Guest post by Lisa Brown, Mathematics Faculty at GCC. This is a review of the Go2Knowledge Webinar listed in the title.
“10 Strategies To Decrease Dropouts & Increase Retention Using Technology”–
With all of our discussions with 4DX and our goals for increasing student retention, this title jumped out at me. I assumed that it would be about classroom strategies, and that was not the case. I suppose it would be possible to tweak a few of the strategies and incorporate in the classroom, but the strategies presented were campus wide. I found the presenter easy to listen to and was actually fascinated by her ideas.
The ten strategies, in a nutshell, give online access to students in all student service areas. But that would be oversimplifying it, and you really have to listen to get the full perspective. For example, this college created an online orientation for students. A 30 minute video for students by students focused on what every student needs to know/do to be successful in college; it ends with links to customized modules for the different specialty topics, i.e. things honors students need to know, so every student does not have to listen to things that are not important to them.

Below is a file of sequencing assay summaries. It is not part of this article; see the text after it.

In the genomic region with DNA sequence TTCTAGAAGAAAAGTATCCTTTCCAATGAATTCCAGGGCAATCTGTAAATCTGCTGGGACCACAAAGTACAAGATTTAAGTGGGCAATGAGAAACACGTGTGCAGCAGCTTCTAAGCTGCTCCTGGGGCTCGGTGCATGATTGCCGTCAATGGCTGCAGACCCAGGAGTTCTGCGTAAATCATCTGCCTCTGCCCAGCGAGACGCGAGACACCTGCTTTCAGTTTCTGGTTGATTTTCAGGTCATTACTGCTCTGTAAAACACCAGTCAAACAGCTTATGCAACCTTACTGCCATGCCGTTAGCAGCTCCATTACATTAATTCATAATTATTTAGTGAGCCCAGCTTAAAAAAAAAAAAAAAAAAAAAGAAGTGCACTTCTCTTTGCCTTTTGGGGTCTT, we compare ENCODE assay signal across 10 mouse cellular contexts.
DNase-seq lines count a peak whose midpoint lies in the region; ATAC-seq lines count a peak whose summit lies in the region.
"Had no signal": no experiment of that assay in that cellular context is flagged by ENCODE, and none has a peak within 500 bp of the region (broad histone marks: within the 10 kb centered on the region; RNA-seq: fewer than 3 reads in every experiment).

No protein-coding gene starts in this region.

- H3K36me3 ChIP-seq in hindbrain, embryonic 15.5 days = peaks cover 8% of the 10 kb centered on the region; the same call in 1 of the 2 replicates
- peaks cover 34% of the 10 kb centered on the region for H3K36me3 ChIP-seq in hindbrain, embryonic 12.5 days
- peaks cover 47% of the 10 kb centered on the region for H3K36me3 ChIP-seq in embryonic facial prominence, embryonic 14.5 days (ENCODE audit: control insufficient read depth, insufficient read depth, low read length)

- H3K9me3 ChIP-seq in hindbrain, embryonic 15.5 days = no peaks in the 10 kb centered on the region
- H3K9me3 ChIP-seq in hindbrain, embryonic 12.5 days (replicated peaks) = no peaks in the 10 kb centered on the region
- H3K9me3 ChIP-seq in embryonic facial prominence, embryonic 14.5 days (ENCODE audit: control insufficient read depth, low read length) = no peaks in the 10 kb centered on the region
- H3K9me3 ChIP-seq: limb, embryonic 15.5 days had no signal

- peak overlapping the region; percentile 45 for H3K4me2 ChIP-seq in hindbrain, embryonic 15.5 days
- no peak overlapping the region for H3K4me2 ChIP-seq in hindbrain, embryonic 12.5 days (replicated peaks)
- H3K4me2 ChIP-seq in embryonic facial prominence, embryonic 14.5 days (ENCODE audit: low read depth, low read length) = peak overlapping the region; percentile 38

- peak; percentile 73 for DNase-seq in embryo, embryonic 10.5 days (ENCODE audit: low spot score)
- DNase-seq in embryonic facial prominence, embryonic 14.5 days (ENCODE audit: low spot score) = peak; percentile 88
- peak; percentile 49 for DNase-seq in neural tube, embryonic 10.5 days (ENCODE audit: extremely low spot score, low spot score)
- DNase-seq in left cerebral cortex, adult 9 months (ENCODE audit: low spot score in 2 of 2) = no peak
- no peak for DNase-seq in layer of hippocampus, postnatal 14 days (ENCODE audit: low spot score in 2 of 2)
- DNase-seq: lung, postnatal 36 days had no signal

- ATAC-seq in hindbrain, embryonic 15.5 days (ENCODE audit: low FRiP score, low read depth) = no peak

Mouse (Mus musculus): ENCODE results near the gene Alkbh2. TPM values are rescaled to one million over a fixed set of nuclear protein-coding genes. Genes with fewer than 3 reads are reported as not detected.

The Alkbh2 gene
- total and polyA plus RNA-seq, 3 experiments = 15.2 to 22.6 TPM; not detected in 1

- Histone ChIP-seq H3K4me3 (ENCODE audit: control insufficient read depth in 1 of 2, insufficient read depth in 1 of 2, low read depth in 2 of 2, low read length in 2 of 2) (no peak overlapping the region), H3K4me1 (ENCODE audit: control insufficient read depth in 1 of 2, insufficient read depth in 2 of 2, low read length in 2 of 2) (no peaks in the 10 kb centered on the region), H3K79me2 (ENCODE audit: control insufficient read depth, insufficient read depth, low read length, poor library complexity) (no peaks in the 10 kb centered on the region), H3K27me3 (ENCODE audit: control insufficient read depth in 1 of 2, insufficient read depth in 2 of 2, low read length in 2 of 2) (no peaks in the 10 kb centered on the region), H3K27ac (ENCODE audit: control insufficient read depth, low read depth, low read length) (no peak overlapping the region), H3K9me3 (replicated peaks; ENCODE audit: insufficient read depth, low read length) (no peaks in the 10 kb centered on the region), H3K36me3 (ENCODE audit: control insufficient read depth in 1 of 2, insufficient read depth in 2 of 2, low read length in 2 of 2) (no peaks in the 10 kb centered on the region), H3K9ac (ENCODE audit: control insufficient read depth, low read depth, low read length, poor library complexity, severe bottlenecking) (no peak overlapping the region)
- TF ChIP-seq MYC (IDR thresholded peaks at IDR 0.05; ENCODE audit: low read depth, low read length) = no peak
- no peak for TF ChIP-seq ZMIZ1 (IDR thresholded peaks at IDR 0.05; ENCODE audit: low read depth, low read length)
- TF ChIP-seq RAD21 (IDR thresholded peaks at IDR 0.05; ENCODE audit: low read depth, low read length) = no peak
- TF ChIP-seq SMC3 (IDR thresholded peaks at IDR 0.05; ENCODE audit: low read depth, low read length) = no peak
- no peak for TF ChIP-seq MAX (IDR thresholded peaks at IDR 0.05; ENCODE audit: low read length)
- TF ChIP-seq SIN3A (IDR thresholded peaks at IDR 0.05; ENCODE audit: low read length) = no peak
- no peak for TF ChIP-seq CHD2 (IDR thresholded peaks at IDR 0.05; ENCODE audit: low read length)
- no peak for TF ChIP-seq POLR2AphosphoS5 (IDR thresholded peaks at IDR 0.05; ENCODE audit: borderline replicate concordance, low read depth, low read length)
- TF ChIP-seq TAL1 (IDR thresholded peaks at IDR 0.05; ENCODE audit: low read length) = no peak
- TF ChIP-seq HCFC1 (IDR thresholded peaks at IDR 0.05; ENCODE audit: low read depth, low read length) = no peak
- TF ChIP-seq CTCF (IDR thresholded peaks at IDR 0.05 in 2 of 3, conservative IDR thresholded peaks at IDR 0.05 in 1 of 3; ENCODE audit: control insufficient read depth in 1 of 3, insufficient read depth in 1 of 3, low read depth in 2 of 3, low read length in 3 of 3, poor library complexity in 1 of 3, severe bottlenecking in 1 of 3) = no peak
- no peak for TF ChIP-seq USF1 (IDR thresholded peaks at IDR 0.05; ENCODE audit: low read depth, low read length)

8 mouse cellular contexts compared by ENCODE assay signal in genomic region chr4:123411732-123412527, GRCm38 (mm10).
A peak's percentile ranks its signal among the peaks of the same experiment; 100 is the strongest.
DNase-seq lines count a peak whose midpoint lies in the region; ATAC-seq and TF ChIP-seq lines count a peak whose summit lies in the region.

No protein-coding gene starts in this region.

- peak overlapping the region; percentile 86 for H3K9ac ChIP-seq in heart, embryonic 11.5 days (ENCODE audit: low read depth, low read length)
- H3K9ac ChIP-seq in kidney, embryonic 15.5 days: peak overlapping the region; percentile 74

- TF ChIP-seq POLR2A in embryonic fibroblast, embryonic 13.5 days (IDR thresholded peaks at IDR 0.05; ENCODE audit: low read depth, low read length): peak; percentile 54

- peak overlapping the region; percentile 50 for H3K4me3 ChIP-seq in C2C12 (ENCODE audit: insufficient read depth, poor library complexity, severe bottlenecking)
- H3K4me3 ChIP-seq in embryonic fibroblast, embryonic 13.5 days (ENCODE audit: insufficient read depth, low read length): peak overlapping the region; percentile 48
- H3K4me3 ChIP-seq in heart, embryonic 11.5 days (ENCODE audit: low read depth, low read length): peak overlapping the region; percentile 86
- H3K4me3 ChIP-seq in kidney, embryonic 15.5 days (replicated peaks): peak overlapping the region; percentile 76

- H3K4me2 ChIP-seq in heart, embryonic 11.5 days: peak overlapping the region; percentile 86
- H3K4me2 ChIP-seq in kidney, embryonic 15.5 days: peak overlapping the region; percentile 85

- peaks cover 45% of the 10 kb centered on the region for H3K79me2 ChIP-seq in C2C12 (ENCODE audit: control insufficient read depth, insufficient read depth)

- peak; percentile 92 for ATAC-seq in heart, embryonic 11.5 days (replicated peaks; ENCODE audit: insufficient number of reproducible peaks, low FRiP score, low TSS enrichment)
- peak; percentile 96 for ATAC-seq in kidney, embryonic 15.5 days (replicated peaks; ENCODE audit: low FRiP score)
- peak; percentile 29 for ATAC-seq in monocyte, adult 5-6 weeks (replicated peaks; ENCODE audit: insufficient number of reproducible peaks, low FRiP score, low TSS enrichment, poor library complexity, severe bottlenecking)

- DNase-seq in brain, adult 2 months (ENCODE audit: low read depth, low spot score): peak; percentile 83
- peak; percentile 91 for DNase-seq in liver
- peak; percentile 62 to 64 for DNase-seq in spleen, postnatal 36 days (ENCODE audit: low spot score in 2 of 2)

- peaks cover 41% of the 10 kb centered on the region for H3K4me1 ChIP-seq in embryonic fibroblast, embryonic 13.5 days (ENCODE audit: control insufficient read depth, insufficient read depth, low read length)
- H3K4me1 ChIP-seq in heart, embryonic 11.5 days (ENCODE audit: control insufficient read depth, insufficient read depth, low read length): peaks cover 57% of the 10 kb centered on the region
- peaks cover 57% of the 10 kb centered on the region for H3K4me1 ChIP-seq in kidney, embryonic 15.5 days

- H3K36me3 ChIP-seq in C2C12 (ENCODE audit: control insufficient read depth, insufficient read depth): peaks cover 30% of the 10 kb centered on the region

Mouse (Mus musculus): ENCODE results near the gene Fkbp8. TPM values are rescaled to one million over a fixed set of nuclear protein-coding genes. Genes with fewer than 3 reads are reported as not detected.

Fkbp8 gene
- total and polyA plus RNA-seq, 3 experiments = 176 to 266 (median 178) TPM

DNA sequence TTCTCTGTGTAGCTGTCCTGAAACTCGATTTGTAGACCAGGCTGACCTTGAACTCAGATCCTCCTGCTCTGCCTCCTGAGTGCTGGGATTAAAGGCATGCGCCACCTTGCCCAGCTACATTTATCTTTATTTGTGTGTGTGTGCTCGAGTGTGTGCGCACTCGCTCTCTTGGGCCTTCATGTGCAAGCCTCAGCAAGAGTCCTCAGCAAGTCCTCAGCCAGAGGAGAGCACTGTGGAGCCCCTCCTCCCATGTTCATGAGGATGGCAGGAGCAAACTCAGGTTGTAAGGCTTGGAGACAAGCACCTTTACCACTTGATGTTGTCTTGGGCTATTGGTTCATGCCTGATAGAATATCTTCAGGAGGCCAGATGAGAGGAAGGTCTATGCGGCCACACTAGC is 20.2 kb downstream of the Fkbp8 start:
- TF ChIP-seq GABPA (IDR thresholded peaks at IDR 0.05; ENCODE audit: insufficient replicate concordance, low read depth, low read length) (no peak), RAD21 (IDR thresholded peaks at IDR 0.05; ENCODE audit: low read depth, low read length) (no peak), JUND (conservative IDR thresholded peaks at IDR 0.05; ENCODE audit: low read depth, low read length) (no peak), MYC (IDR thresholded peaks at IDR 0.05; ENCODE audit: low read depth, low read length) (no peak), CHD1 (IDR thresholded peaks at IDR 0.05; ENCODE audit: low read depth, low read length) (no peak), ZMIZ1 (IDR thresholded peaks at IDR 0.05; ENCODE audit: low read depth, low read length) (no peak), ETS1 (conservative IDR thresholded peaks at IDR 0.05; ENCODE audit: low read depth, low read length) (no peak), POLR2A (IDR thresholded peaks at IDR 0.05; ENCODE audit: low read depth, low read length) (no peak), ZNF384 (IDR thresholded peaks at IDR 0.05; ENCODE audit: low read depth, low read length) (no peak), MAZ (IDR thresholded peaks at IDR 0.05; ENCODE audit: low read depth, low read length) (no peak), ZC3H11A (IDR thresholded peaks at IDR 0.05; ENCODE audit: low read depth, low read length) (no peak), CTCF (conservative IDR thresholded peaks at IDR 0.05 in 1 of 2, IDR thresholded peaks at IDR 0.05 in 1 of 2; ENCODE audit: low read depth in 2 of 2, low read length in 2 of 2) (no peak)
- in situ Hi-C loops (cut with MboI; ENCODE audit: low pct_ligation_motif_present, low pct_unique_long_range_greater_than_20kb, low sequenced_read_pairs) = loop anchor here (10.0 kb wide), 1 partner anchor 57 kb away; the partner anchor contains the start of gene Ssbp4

Other strategies that interested me included the following:
- Providing students with an online interest inventory to help them find their pathway. As a parent of college students, I can attest to how helpful that would be.
- Online access to 24/7, 365-day access to counseling and medical care. The presenter quoted 70-80% of our students are dealing with mental health issues which increase the chance of dropping out significantly. I am not sure how that gets funded, but that would be an amazing resource for students.
- There are many more, but the last one I’ll mention is online student support groups for any group that might need one. Some examples mentioned included DACA students, veterans, first-gen students, parents, depression, and test anxiety.
Overall I thought this was a highly worthwhile presentation and gave me a look into an area of campus that I don’t really see often.